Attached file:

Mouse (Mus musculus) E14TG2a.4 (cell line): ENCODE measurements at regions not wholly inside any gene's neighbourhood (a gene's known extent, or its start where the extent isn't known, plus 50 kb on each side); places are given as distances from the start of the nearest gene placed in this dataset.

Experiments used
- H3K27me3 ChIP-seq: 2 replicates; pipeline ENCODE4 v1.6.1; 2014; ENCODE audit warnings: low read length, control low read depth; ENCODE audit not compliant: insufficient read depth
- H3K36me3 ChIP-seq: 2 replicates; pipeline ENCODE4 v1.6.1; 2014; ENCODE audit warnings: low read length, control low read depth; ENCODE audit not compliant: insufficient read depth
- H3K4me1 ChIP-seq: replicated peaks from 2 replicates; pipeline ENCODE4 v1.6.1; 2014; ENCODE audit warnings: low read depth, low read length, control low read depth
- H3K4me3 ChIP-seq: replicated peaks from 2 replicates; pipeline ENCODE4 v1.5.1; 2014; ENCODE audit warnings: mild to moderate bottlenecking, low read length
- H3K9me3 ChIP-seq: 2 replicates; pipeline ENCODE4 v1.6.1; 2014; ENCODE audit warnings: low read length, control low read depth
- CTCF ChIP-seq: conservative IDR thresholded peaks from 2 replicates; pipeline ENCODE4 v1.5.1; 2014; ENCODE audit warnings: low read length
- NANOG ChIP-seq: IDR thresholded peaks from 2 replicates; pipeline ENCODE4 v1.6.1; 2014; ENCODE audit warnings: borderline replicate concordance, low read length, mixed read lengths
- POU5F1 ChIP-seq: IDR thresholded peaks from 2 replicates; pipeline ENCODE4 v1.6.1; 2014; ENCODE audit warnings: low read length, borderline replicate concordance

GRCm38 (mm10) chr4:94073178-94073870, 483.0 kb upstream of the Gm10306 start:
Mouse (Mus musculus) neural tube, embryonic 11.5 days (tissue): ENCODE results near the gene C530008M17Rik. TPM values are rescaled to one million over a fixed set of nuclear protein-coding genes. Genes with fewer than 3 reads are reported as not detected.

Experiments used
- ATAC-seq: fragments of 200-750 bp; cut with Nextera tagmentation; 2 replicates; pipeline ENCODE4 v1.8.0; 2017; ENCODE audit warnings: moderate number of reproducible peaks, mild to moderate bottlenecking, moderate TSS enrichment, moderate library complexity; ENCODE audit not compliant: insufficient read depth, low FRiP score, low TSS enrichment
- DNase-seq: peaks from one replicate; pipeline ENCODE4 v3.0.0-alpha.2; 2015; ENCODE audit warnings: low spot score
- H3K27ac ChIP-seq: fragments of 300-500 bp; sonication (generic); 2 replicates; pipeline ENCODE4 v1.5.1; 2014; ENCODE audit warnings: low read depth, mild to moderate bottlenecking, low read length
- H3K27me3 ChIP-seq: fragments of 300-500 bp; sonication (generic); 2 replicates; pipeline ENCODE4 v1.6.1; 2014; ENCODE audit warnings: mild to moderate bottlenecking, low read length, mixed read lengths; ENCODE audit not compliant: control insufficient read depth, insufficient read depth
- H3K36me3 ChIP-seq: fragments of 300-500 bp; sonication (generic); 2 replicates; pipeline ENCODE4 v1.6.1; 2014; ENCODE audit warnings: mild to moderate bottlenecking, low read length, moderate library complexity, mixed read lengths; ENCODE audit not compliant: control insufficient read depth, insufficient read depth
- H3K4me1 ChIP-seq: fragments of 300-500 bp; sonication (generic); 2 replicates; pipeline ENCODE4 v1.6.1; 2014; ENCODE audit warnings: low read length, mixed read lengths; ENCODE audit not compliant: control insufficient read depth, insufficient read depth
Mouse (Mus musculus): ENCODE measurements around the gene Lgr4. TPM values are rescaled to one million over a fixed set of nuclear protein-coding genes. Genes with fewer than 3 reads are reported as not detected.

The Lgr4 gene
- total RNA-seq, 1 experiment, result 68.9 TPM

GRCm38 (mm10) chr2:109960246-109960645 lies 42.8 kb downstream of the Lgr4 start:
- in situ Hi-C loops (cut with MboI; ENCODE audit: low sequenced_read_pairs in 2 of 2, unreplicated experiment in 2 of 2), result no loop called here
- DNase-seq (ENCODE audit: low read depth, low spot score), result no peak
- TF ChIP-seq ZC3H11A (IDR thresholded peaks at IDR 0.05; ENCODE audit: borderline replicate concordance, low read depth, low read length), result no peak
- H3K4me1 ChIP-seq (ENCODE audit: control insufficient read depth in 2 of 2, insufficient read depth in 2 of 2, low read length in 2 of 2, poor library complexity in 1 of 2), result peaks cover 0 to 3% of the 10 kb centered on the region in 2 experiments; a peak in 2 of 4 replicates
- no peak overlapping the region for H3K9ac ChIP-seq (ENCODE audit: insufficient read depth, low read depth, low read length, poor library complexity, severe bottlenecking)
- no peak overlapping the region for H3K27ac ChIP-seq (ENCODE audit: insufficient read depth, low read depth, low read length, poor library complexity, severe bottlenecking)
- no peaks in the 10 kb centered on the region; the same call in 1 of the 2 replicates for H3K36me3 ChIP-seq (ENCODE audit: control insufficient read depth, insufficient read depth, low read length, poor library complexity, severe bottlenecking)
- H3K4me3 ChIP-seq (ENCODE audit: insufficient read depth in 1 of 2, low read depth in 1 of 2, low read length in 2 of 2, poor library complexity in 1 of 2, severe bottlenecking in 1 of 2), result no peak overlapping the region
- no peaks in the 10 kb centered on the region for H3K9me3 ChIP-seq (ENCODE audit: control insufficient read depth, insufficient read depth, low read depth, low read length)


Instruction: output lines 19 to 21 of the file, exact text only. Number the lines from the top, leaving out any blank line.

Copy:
- H3K4me1 ChIP-seq: fragments of 300-500 bp; sonication (generic); 2 replicates; pipeline ENCODE4 v1.6.1; 2014; ENCODE audit warnings: low read length, mixed read lengths; ENCODE audit not compliant: control insufficient read depth, insufficient read depth
Mouse (Mus musculus): ENCODE measurements around the gene Lgr4. TPM values are rescaled to one million over a fixed set of nuclear protein-coding genes. Genes with fewer than 3 reads are reported as not detected.

The Lgr4 gene